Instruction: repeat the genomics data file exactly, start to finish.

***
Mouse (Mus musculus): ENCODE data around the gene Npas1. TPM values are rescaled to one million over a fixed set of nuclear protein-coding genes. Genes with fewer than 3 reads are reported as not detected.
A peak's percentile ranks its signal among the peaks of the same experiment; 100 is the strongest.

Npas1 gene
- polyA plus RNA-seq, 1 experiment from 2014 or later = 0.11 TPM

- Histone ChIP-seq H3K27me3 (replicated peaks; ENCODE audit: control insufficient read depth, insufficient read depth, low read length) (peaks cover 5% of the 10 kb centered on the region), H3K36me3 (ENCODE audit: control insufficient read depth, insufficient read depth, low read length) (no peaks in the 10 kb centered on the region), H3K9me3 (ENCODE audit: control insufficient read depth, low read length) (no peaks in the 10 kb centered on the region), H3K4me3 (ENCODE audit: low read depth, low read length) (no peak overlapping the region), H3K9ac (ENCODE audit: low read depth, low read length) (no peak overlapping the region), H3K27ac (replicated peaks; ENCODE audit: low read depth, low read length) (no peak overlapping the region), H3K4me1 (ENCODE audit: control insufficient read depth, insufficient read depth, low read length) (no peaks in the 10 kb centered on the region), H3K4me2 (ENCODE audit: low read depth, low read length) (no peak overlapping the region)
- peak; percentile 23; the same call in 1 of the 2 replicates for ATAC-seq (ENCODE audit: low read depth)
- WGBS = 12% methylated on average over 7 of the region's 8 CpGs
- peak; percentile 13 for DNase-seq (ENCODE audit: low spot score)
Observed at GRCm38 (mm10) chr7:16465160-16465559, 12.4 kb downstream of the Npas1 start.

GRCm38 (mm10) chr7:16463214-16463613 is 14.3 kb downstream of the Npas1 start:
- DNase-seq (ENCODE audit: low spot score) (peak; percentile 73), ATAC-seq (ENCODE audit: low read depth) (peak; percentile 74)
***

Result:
Mouse (Mus musculus): ENCODE data around the gene Npas1. TPM values are rescaled to one million over a fixed set of nuclear protein-coding genes. Genes with fewer than 3 reads are reported as not detected.
A peak's percentile ranks its signal among the peaks of the same experiment; 100 is the strongest.

Npas1 gene
- polyA plus RNA-seq, 1 experiment from 2014 or later = 0.11 TPM

- Histone ChIP-seq H3K27me3 (replicated peaks; ENCODE audit: control insufficient read depth, insufficient read depth, low read length) (peaks cover 5% of the 10 kb centered on the region), H3K36me3 (ENCODE audit: control insufficient read depth, insufficient read depth, low read length) (no peaks in the 10 kb centered on the region), H3K9me3 (ENCODE audit: control insufficient read depth, low read length) (no peaks in the 10 kb centered on the region), H3K4me3 (ENCODE audit: low read depth, low read length) (no peak overlapping the region), H3K9ac (ENCODE audit: low read depth, low read length) (no peak overlapping the region), H3K27ac (replicated peaks; ENCODE audit: low read depth, low read length) (no peak overlapping the region), H3K4me1 (ENCODE audit: control insufficient read depth, insufficient read depth, low read length) (no peaks in the 10 kb centered on the region), H3K4me2 (ENCODE audit: low read depth, low read length) (no peak overlapping the region)
- peak; percentile 23; the same call in 1 of the 2 replicates for ATAC-seq (ENCODE audit: low read depth)
- WGBS = 12% methylated on average over 7 of the region's 8 CpGs
- peak; percentile 13 for DNase-seq (ENCODE audit: low spot score)
Observed at GRCm38 (mm10) chr7:16465160-16465559, 12.4 kb downstream of the Npas1 start.

GRCm38 (mm10) chr7:16463214-16463613 is 14.3 kb downstream of the Npas1 start:
- DNase-seq (ENCODE audit: low spot score) (peak; percentile 73), ATAC-seq (ENCODE audit: low read depth) (peak; percentile 74)